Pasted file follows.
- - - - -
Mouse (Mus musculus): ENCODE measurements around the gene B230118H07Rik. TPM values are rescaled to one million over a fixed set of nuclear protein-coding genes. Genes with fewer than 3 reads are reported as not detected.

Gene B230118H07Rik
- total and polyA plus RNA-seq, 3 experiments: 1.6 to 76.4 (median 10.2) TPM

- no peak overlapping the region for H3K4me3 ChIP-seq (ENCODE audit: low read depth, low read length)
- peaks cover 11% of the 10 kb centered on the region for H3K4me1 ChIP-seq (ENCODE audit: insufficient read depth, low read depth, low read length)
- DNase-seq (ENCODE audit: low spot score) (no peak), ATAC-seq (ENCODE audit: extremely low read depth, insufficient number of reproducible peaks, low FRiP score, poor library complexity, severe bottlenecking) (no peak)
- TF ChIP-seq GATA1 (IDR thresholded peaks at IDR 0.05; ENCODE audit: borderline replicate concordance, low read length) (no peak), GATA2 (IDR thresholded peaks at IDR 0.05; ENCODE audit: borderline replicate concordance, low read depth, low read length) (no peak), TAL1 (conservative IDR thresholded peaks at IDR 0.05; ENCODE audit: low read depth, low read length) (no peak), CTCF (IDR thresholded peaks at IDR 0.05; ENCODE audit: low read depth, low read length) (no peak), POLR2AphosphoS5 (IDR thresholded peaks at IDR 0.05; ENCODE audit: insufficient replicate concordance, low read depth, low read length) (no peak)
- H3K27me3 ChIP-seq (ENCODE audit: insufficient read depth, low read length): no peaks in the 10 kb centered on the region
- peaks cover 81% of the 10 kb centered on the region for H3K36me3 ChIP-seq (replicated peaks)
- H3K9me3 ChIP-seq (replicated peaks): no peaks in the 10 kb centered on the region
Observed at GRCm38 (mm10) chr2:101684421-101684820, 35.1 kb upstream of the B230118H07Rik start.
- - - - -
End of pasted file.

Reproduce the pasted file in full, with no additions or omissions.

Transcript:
Mouse (Mus musculus): ENCODE measurements around the gene B230118H07Rik. TPM values are rescaled to one million over a fixed set of nuclear protein-coding genes. Genes with fewer than 3 reads are reported as not detected.

Gene B230118H07Rik
- total and polyA plus RNA-seq, 3 experiments: 1.6 to 76.4 (median 10.2) TPM

- no peak overlapping the region for H3K4me3 ChIP-seq (ENCODE audit: low read depth, low read length)
- peaks cover 11% of the 10 kb centered on the region for H3K4me1 ChIP-seq (ENCODE audit: insufficient read depth, low read depth, low read length)
- DNase-seq (ENCODE audit: low spot score) (no peak), ATAC-seq (ENCODE audit: extremely low read depth, insufficient number of reproducible peaks, low FRiP score, poor library complexity, severe bottlenecking) (no peak)
- TF ChIP-seq GATA1 (IDR thresholded peaks at IDR 0.05; ENCODE audit: borderline replicate concordance, low read length) (no peak), GATA2 (IDR thresholded peaks at IDR 0.05; ENCODE audit: borderline replicate concordance, low read depth, low read length) (no peak), TAL1 (conservative IDR thresholded peaks at IDR 0.05; ENCODE audit: low read depth, low read length) (no peak), CTCF (IDR thresholded peaks at IDR 0.05; ENCODE audit: low read depth, low read length) (no peak), POLR2AphosphoS5 (IDR thresholded peaks at IDR 0.05; ENCODE audit: insufficient replicate concordance, low read depth, low read length) (no peak)
- H3K27me3 ChIP-seq (ENCODE audit: insufficient read depth, low read length): no peaks in the 10 kb centered on the region
- peaks cover 81% of the 10 kb centered on the region for H3K36me3 ChIP-seq (replicated peaks)
- H3K9me3 ChIP-seq (replicated peaks): no peaks in the 10 kb centered on the region
Observed at GRCm38 (mm10) chr2:101684421-101684820, 35.1 kb upstream of the B230118H07Rik start.